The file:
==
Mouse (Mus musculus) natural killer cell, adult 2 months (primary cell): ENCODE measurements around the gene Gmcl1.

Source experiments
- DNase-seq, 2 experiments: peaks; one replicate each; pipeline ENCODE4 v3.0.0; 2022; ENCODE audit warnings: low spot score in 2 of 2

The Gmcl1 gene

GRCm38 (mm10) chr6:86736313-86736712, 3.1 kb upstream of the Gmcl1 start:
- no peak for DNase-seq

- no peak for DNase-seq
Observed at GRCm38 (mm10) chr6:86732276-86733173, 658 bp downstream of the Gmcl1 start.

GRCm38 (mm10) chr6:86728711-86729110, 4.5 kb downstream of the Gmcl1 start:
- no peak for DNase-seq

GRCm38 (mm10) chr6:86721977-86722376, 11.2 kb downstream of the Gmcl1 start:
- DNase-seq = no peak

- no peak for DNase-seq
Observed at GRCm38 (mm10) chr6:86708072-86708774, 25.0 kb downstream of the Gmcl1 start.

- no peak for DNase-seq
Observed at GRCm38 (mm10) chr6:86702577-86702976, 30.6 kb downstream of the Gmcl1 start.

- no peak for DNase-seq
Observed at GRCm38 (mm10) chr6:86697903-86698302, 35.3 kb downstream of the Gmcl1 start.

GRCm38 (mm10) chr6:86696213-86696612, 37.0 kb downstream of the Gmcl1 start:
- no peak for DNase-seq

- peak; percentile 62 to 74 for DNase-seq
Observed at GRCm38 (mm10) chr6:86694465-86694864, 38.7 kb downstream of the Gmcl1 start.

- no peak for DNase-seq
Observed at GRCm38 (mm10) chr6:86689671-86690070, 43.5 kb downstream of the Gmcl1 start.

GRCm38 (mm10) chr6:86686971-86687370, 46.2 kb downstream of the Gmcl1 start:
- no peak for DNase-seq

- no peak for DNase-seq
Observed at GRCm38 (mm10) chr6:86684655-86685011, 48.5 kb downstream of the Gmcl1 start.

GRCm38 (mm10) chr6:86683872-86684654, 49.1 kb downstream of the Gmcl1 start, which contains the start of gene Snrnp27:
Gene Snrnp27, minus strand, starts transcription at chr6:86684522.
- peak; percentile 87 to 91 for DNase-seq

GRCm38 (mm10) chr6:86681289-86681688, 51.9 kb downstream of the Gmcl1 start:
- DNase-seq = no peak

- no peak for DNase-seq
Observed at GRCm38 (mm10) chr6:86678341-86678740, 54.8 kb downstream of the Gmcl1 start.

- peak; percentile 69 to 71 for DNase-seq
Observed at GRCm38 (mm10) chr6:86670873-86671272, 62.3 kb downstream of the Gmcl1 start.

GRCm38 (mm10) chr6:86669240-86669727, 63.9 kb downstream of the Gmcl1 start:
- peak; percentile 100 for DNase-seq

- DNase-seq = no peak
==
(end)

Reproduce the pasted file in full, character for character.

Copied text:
Mouse (Mus musculus) natural killer cell, adult 2 months (primary cell): ENCODE measurements around the gene Gmcl1.

Source experiments
- DNase-seq, 2 experiments: peaks; one replicate each; pipeline ENCODE4 v3.0.0; 2022; ENCODE audit warnings: low spot score in 2 of 2

The Gmcl1 gene

GRCm38 (mm10) chr6:86736313-86736712, 3.1 kb upstream of the Gmcl1 start:
- no peak for DNase-seq

- no peak for DNase-seq
Observed at GRCm38 (mm10) chr6:86732276-86733173, 658 bp downstream of the Gmcl1 start.

GRCm38 (mm10) chr6:86728711-86729110, 4.5 kb downstream of the Gmcl1 start:
- no peak for DNase-seq

GRCm38 (mm10) chr6:86721977-86722376, 11.2 kb downstream of the Gmcl1 start:
- DNase-seq = no peak

- no peak for DNase-seq
Observed at GRCm38 (mm10) chr6:86708072-86708774, 25.0 kb downstream of the Gmcl1 start.

- no peak for DNase-seq
Observed at GRCm38 (mm10) chr6:86702577-86702976, 30.6 kb downstream of the Gmcl1 start.

- no peak for DNase-seq
Observed at GRCm38 (mm10) chr6:86697903-86698302, 35.3 kb downstream of the Gmcl1 start.

GRCm38 (mm10) chr6:86696213-86696612, 37.0 kb downstream of the Gmcl1 start:
- no peak for DNase-seq

- peak; percentile 62 to 74 for DNase-seq
Observed at GRCm38 (mm10) chr6:86694465-86694864, 38.7 kb downstream of the Gmcl1 start.

- no peak for DNase-seq
Observed at GRCm38 (mm10) chr6:86689671-86690070, 43.5 kb downstream of the Gmcl1 start.

GRCm38 (mm10) chr6:86686971-86687370, 46.2 kb downstream of the Gmcl1 start:
- no peak for DNase-seq

- no peak for DNase-seq
Observed at GRCm38 (mm10) chr6:86684655-86685011, 48.5 kb downstream of the Gmcl1 start.

GRCm38 (mm10) chr6:86683872-86684654, 49.1 kb downstream of the Gmcl1 start, which contains the start of gene Snrnp27:
Gene Snrnp27, minus strand, starts transcription at chr6:86684522.
- peak; percentile 87 to 91 for DNase-seq

GRCm38 (mm10) chr6:86681289-86681688, 51.9 kb downstream of the Gmcl1 start:
- DNase-seq = no peak

- no peak for DNase-seq
Observed at GRCm38 (mm10) chr6:86678341-86678740, 54.8 kb downstream of the Gmcl1 start.

- peak; percentile 69 to 71 for DNase-seq
Observed at GRCm38 (mm10) chr6:86670873-86671272, 62.3 kb downstream of the Gmcl1 start.

GRCm38 (mm10) chr6:86669240-86669727, 63.9 kb downstream of the Gmcl1 start:
- peak; percentile 100 for DNase-seq

- DNase-seq = no peak